was performed to prevent compression on trachea. Grossly it was spheroidal in shape, soft and white in colour. On cut surface, it was grey and rubbery in texture except for focal areas of gritty calcification. Microscopic examination revealed benign spindle cells with curved nuclei along with presence of fibroblasts in collagenous to myxoid matrix present in the form of well defined lobules. The nuclei were elongated with wavy, serpentine configuration and had pointed ends with moderate amount of eosinophilic cytoplasm with no evidence of mitotic activity or necrosis. Blood vessels showed hyalinisation. It was positive for S-100 stain (Figure 4). Features were consistent with a neurofibroma. Post operative stay was uneventful. Her post operative MRI of dorsal spine revealed no intrathoracic lesion with irregular lesion in right paraspinal region (Figure 5). She is in regular follow-up with no fresh complaints.
Neurofibroma accounts for 4% of all mediastinal tumors. Neurofibroma with NF1 is associated in less than 1% of all cases  . However, it is estimated that 4.5% of NF1 patients develop mediastinal tumors  . Neurofibroma of the intrathoracic vagusnerve is a benign, slow-growing neurogenic tumor that arises from the nerve sheath. These tumors can occur in any location in the thorax, although they most commonly develop adjacent to ribs, in the paravertebral region and within the mediastinum  . Our patient in this case presented with a lump in the back.
Figure 4. Sample stained with S-100 stain (2× magnification) showing positive staining for spindle cells with elongated nuclei (white arrow) and fibroblasts with oval nuclei (black arrow).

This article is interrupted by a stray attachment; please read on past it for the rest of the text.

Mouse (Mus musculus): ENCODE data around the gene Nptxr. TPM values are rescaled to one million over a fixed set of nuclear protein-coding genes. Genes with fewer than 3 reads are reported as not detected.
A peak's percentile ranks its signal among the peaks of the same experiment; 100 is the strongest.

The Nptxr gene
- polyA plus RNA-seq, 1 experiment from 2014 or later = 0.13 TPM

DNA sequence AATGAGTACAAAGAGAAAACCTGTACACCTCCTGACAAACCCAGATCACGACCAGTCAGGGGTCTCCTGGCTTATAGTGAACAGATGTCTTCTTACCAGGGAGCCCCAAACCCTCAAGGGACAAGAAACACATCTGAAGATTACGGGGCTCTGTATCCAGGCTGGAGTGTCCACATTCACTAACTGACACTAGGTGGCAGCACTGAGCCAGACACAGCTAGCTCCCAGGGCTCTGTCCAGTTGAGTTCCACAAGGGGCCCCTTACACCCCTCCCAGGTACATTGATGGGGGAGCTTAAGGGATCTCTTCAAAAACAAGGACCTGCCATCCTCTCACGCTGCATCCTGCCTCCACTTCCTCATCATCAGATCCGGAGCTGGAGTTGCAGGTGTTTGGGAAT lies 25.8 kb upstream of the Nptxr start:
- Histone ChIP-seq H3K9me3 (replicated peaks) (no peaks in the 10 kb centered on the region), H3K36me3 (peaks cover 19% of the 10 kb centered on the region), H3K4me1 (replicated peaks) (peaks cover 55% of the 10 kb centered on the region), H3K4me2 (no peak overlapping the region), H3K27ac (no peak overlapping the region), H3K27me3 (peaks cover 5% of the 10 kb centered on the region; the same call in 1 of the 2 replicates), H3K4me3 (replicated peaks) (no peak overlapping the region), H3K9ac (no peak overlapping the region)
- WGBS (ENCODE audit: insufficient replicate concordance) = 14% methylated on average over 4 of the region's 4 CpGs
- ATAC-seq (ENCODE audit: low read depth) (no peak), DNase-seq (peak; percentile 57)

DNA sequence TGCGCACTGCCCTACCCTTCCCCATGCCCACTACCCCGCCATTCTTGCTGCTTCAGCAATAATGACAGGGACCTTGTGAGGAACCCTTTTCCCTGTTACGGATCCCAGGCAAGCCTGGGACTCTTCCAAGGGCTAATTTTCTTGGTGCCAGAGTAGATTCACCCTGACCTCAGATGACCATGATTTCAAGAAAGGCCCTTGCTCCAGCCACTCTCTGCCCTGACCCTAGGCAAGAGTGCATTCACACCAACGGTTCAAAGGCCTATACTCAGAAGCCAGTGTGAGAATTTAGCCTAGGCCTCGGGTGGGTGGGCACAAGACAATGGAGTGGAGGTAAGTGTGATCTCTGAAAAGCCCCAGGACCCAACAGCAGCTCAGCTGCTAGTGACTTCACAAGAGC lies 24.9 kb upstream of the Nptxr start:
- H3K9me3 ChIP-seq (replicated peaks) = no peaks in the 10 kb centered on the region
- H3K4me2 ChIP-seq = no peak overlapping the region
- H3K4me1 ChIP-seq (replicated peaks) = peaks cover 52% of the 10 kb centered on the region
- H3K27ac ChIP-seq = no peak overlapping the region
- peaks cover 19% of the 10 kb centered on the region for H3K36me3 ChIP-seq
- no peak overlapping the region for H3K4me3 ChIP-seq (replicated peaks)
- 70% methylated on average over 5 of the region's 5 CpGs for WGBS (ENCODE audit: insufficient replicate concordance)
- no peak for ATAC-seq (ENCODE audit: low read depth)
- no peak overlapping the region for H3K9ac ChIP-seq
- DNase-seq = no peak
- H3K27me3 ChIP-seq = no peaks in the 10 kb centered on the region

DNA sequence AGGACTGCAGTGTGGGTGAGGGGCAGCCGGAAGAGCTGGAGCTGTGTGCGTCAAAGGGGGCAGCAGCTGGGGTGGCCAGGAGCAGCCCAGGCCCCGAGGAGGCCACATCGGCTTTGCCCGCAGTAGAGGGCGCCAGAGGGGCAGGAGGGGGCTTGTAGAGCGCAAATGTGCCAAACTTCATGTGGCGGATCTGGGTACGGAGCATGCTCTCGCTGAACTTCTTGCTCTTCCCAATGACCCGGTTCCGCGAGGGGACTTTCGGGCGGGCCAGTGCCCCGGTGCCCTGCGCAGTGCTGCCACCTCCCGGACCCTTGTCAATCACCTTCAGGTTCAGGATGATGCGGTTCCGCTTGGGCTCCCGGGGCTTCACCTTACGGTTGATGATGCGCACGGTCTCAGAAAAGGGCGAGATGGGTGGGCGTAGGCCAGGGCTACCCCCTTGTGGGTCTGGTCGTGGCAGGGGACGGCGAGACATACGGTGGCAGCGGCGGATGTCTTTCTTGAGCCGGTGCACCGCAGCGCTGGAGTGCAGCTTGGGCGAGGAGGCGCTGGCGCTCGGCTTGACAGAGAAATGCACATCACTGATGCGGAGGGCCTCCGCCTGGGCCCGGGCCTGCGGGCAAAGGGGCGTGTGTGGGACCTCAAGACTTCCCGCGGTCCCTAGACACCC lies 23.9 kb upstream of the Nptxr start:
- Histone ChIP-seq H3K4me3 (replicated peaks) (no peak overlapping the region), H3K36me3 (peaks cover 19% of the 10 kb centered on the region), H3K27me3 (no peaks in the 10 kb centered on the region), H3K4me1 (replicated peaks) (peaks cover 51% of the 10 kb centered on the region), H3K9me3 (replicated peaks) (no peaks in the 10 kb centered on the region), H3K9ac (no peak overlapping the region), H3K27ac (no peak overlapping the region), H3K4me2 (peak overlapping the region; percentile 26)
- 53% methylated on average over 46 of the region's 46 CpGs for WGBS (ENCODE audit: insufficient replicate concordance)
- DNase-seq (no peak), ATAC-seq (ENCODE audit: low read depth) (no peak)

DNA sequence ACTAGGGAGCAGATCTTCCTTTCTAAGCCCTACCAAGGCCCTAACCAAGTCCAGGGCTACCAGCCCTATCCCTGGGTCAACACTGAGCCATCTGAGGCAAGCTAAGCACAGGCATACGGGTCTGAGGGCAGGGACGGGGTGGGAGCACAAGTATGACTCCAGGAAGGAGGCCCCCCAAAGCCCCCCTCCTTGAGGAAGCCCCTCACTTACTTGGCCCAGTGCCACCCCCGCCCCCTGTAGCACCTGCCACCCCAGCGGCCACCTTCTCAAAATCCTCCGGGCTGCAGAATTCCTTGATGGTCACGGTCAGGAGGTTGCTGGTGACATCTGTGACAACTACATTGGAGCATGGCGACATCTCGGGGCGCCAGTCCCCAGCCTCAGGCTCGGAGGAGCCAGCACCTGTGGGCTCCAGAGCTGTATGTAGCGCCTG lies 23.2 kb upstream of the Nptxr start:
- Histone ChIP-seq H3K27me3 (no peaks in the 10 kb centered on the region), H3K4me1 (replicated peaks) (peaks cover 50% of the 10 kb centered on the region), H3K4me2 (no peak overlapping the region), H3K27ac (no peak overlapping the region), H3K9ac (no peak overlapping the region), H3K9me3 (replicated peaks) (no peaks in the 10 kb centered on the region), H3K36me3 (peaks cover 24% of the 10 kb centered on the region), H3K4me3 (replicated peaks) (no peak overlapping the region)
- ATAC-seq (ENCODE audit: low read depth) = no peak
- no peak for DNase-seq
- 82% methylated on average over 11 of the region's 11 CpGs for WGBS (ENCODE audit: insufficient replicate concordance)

Figure 5. Post op right parsaggittal image of the same patient showing no intrathoracic lesion. Residual lesion (yellow arrows ) is seen posteriorly.
There are very few case reports of intrathoracic vagus nerve neurofibroma, since most of them arise from intercostals and sympathetic trunk. In this case the tumour had no connection to the mediastinum other than the right vagus nerve, which entered superiorly and exited inferiorly. Also it was difficult to debulk the whole tumour due to its proximity to esophagus, trachea and the aorta. Resection of the tumour necessitated sacrifice of the vagus. Hence a decision was taken to partially resect the tumour without damaging the surrounding structures and nerve with the aim to reach at a tissue diagnosis. Unlike the schwannoma, neurofibroma is nonencapsulated tumor, making it impossible to completely excise the tumor and preserve the nerve  . Very few studies support complete respectability of such tumours in a NF 1 patient. Complete surgical excision is usually recommended for these nerve tumors  .
The treatment of choice of any intrathoracic vagal tumours is surgical removal  . Only by thoracic exploration and excision can the diagnosis be made accurately and malignancy excluded. Removal of the tumour necessitates sacrifice of the vagus nerve; however, resulting dysfunction to the heart, bronchial muscles, and gastrointestinal tract has not been observed. Sacrifice of the vagus nerve results in vocal cord paralysis only when the tumour is located proximal to the take-off of the recurrent laryngeal nerve.
It is important to determine the benefit risk ratio associated with complete versus a partial resection. The motive is to prevent injury to the vital structures and help to reach at a diagnosis. Medical treatment using antiangiogenic drugs and farnesyl transferase inhibitors have been evaluated  . Since they have an unpredictable natural history a suuden increase in size, pain or a neurological deficit should be viewed with suspicion of malignant transformation of the neurofibroma and a open tissue biopsy should be obtained.